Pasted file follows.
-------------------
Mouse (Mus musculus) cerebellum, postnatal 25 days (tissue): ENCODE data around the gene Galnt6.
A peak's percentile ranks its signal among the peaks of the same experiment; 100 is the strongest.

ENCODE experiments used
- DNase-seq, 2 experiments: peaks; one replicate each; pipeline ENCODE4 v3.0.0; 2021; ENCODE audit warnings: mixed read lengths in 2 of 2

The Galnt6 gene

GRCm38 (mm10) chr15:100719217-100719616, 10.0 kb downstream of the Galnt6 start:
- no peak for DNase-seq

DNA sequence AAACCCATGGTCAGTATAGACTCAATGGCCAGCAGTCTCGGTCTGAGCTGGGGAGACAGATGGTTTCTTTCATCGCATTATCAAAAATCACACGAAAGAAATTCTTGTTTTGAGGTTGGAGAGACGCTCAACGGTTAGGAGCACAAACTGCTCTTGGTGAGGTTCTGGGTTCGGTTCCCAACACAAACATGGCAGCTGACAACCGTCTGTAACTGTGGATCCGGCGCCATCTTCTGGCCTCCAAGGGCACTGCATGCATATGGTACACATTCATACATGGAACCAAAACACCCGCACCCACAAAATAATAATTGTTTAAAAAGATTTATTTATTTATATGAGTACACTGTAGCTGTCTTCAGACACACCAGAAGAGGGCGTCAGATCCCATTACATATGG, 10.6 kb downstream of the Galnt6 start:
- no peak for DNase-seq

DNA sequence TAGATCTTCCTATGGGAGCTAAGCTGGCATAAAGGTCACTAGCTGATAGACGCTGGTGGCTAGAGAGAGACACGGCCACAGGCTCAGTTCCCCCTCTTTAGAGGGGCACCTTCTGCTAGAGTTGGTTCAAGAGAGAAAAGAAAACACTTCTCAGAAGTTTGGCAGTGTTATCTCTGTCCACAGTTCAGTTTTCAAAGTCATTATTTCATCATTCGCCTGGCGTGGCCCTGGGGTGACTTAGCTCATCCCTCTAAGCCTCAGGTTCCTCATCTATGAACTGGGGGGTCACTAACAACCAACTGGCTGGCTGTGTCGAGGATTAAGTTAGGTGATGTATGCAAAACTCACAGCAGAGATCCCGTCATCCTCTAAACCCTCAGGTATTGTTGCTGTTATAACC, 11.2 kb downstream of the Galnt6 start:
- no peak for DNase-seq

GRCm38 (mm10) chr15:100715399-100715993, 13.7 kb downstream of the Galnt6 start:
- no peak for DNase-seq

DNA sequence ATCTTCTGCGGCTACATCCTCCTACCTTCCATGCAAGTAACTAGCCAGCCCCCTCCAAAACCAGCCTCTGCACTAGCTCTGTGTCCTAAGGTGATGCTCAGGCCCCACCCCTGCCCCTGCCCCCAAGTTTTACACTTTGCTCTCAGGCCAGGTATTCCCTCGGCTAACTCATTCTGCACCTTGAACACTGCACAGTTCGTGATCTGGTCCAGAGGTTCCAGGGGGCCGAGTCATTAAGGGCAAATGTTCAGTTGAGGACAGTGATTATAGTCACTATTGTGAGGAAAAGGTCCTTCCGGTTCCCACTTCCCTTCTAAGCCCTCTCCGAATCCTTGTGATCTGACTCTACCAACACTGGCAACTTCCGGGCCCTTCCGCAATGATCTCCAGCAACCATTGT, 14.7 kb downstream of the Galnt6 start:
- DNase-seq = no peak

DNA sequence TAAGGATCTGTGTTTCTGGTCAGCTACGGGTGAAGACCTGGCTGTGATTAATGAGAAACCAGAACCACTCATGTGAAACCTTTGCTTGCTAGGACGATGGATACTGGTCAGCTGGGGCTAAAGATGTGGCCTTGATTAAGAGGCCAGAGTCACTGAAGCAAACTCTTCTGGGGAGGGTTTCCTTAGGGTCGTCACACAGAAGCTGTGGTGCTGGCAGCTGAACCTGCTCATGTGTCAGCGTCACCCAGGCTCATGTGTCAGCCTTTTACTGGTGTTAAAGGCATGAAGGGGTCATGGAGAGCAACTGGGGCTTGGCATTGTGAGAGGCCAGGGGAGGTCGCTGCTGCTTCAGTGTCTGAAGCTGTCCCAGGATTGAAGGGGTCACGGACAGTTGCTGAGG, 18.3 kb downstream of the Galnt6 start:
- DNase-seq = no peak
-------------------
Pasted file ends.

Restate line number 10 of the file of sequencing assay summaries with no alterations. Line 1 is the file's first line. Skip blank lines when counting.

DNA sequence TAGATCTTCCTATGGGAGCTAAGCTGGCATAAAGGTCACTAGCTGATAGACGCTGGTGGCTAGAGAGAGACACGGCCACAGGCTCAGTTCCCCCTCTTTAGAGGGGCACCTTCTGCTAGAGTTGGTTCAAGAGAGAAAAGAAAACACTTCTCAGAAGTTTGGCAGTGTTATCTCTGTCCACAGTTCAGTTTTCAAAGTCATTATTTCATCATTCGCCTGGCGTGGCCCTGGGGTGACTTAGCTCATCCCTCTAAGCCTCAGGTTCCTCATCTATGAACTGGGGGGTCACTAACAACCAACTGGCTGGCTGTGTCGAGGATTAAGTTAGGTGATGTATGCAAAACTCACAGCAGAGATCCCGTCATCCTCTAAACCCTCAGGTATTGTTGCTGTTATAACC, 11.2 kb downstream of the Galnt6 start: